How to Measure Social Media Relations: The More Things Change, the More They Remain the Same


Most PR people envision the blogosphere as yet another new medium to address, a new way to scream more loudly at their stakeholders. In fact, PR people need to completely rethink their entire approach from pitching to engaging in "Naked Conversations." People now have access to so much content, and have so many ways to gather news and information, that the likelihood of your corporate message penetrating through the clutter is virtually nil. Instead, if you engage the audience in a conversation and learn what the social community is looking for, you might be able to persuade them to hear your message.

Within this environment, PR researchers need to rethink their approaches as well. The normal maxim for measurement is, "If you can't measure it, you can't manage it." The problem with measuring blogs is not how to do it, but rather that the nature of blogs renders management impossible. You simply can't manage what 100 million independent-minded, opinionated people are going to say.
That's not to say that they can't be influenced, just that it takes a new approach. The old command and control, top down message delivery is no longer an option. Dr. James Grunig's Excellence Model of two way synchronous communications is the rule of the day. Consumers can now choose to accept or reject your messages, depending on whether they find them useful, interesting or relevant. And they'll be more than happy to tell you what they like and don't like.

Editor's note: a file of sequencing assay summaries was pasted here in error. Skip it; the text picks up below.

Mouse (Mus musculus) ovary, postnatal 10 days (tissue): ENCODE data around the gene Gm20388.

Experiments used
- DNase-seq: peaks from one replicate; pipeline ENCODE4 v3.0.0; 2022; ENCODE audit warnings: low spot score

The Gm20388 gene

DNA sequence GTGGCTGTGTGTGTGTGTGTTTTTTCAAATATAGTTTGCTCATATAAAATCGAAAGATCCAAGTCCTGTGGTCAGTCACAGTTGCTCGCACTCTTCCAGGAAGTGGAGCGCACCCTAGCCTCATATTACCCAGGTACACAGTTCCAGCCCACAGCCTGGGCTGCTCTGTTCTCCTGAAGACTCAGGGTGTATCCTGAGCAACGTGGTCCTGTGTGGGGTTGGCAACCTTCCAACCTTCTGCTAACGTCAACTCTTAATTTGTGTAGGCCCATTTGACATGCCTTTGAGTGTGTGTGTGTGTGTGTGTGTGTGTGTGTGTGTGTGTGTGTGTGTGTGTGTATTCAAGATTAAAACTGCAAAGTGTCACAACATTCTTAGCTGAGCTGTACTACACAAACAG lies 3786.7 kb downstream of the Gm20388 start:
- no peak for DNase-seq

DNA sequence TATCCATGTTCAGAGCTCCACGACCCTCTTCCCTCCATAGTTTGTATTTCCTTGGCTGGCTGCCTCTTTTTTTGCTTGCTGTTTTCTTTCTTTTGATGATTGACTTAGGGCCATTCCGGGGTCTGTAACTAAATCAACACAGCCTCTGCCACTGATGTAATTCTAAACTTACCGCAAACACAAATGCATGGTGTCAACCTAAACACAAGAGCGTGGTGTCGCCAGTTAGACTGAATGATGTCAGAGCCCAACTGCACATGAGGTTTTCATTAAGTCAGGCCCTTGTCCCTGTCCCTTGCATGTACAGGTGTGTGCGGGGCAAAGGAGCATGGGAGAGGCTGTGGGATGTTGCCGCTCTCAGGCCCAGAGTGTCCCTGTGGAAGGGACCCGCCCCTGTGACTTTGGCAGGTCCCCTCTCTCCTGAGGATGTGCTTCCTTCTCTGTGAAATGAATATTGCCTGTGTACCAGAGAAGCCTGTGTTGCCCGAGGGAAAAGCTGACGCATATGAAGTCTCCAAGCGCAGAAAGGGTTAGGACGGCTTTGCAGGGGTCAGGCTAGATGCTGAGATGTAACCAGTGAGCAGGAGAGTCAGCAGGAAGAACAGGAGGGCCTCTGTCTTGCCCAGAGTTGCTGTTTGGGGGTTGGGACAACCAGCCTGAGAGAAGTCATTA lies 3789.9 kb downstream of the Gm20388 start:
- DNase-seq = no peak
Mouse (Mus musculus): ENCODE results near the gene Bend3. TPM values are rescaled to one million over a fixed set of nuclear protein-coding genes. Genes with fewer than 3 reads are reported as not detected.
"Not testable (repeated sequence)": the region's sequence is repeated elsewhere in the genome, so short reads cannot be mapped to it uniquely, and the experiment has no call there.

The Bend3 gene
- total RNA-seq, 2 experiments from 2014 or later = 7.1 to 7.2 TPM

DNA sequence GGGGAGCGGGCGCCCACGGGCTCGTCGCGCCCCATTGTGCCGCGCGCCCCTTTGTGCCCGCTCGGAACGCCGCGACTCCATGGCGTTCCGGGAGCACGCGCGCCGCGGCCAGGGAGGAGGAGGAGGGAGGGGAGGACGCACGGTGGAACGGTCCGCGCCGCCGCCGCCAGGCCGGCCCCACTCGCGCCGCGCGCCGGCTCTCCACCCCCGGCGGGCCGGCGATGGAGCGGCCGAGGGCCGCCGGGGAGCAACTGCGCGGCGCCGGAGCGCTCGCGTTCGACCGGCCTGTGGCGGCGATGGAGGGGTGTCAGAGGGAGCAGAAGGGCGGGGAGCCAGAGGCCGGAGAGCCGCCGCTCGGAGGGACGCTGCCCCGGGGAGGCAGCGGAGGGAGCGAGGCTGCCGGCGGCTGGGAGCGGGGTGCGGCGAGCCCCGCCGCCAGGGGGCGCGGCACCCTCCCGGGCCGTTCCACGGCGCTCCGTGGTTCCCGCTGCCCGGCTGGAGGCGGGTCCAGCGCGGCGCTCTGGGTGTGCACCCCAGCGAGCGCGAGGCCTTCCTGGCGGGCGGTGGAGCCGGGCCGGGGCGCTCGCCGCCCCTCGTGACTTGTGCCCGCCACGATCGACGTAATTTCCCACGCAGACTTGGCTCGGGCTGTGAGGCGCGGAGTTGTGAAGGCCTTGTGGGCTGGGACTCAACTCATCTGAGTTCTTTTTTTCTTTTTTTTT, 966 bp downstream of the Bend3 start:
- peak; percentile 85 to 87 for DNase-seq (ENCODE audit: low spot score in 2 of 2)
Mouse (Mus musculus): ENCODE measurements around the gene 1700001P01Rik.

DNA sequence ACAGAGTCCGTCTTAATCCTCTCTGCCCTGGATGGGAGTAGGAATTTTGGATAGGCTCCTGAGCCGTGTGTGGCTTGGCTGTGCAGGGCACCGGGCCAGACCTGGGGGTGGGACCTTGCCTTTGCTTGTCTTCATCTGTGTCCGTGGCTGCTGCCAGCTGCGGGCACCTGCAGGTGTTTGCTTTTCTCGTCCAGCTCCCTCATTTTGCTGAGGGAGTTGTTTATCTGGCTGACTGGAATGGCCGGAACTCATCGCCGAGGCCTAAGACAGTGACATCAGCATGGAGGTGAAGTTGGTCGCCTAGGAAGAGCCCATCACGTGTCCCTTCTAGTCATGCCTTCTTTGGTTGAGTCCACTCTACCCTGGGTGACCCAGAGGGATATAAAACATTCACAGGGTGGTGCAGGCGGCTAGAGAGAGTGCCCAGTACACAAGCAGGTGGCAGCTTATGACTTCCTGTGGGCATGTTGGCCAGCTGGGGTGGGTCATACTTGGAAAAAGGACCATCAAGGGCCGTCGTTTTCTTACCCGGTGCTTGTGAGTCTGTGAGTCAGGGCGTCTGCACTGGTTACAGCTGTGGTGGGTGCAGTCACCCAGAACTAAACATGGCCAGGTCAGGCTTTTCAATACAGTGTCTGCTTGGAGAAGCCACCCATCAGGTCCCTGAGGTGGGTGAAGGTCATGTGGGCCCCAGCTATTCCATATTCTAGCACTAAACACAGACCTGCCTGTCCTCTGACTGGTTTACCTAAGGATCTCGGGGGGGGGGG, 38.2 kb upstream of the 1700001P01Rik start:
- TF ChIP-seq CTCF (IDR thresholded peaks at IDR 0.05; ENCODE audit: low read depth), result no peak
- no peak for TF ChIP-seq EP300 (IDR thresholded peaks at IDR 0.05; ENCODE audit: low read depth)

That's not to say that they can't be influenced, just that it takes a new approach. The old command and control, top down message delivery is no longer an option. Dr. James Grunig's Excellence Model of two way synchronous communications is the rule of the day. Consumers can now choose to accept or reject your messages, depending on whether they find them useful, interesting or relevant. And they'll be more than happy to tell you what they like and don't like.

The article was written by Katie Delahaye Paine, CEO of KDPaine & Partners, LLC.

Source: Institute for PR




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